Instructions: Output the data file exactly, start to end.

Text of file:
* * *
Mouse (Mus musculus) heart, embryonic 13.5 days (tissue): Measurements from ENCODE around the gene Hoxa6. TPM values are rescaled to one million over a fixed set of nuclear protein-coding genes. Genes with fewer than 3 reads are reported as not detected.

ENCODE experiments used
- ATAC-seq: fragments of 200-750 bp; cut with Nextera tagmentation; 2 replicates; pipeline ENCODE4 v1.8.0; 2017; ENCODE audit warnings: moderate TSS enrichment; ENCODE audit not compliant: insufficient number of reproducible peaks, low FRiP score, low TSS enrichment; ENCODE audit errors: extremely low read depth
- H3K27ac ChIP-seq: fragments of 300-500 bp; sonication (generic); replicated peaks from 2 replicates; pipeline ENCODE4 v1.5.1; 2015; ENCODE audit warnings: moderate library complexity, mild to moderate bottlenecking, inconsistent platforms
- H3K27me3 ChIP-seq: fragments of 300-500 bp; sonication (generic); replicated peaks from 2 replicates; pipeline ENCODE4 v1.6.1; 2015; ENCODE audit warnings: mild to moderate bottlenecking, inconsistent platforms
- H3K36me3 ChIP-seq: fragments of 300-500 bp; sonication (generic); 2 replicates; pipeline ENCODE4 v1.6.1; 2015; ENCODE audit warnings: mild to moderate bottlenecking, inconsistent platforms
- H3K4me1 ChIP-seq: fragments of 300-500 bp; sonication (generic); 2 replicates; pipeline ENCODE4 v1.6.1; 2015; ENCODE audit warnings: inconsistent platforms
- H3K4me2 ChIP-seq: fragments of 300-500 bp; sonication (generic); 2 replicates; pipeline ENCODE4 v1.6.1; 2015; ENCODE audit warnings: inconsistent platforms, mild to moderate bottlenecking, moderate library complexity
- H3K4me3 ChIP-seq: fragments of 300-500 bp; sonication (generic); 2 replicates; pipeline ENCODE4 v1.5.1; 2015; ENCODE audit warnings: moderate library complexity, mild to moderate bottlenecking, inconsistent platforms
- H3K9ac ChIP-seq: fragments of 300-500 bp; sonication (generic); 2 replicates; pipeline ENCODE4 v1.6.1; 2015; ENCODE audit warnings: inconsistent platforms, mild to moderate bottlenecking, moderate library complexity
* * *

Mouse (Mus musculus) heart, embryonic 13.5 days (tissue): Measurements from ENCODE around the gene Hoxa6. TPM values are rescaled to one million over a fixed set of nuclear protein-coding genes. Genes with fewer than 3 reads are reported as not detected.

ENCODE experiments used
- ATAC-seq: fragments of 200-750 bp; cut with Nextera tagmentation; 2 replicates; pipeline ENCODE4 v1.8.0; 2017; ENCODE audit warnings: moderate TSS enrichment; ENCODE audit not compliant: insufficient number of reproducible peaks, low FRiP score, low TSS enrichment; ENCODE audit errors: extremely low read depth
- H3K27ac ChIP-seq: fragments of 300-500 bp; sonication (generic); replicated peaks from 2 replicates; pipeline ENCODE4 v1.5.1; 2015; ENCODE audit warnings: moderate library complexity, mild to moderate bottlenecking, inconsistent platforms
- H3K27me3 ChIP-seq: fragments of 300-500 bp; sonication (generic); replicated peaks from 2 replicates; pipeline ENCODE4 v1.6.1; 2015; ENCODE audit warnings: mild to moderate bottlenecking, inconsistent platforms
- H3K36me3 ChIP-seq: fragments of 300-500 bp; sonication (generic); 2 replicates; pipeline ENCODE4 v1.6.1; 2015; ENCODE audit warnings: mild to moderate bottlenecking, inconsistent platforms
- H3K4me1 ChIP-seq: fragments of 300-500 bp; sonication (generic); 2 replicates; pipeline ENCODE4 v1.6.1; 2015; ENCODE audit warnings: inconsistent platforms
- H3K4me2 ChIP-seq: fragments of 300-500 bp; sonication (generic); 2 replicates; pipeline ENCODE4 v1.6.1; 2015; ENCODE audit warnings: inconsistent platforms, mild to moderate bottlenecking, moderate library complexity
- H3K4me3 ChIP-seq: fragments of 300-500 bp; sonication (generic); 2 replicates; pipeline ENCODE4 v1.5.1; 2015; ENCODE audit warnings: moderate library complexity, mild to moderate bottlenecking, inconsistent platforms
- H3K9ac ChIP-seq: fragments of 300-500 bp; sonication (generic); 2 replicates; pipeline ENCODE4 v1.6.1; 2015; ENCODE audit warnings: inconsistent platforms, mild to moderate bottlenecking, moderate library complexity